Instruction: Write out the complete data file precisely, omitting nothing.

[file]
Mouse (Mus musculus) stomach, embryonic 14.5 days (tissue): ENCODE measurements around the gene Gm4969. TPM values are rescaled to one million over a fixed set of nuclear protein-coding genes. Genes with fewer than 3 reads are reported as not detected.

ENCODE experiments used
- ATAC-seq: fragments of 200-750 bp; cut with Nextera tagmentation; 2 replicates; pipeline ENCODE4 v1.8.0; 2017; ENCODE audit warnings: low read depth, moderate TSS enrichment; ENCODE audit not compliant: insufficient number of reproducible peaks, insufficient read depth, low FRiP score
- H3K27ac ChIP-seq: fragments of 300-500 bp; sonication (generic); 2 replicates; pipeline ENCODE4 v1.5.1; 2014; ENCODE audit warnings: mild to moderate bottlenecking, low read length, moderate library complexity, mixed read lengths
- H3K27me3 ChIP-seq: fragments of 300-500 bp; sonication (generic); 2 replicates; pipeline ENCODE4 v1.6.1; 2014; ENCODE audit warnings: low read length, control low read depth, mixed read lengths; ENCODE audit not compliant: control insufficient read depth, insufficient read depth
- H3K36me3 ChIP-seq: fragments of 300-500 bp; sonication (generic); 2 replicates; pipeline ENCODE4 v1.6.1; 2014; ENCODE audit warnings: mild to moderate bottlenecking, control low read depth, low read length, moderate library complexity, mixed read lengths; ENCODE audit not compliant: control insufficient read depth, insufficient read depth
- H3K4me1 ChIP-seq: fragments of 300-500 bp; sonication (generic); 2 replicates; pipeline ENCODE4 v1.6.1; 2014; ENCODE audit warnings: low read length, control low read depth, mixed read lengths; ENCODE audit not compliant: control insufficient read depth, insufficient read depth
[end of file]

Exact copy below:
Mouse (Mus musculus) stomach, embryonic 14.5 days (tissue): ENCODE measurements around the gene Gm4969. TPM values are rescaled to one million over a fixed set of nuclear protein-coding genes. Genes with fewer than 3 reads are reported as not detected.

ENCODE experiments used
- ATAC-seq: fragments of 200-750 bp; cut with Nextera tagmentation; 2 replicates; pipeline ENCODE4 v1.8.0; 2017; ENCODE audit warnings: low read depth, moderate TSS enrichment; ENCODE audit not compliant: insufficient number of reproducible peaks, insufficient read depth, low FRiP score
- H3K27ac ChIP-seq: fragments of 300-500 bp; sonication (generic); 2 replicates; pipeline ENCODE4 v1.5.1; 2014; ENCODE audit warnings: mild to moderate bottlenecking, low read length, moderate library complexity, mixed read lengths
- H3K27me3 ChIP-seq: fragments of 300-500 bp; sonication (generic); 2 replicates; pipeline ENCODE4 v1.6.1; 2014; ENCODE audit warnings: low read length, control low read depth, mixed read lengths; ENCODE audit not compliant: control insufficient read depth, insufficient read depth
- H3K36me3 ChIP-seq: fragments of 300-500 bp; sonication (generic); 2 replicates; pipeline ENCODE4 v1.6.1; 2014; ENCODE audit warnings: mild to moderate bottlenecking, control low read depth, low read length, moderate library complexity, mixed read lengths; ENCODE audit not compliant: control insufficient read depth, insufficient read depth
- H3K4me1 ChIP-seq: fragments of 300-500 bp; sonication (generic); 2 replicates; pipeline ENCODE4 v1.6.1; 2014; ENCODE audit warnings: low read length, control low read depth, mixed read lengths; ENCODE audit not compliant: control insufficient read depth, insufficient read depth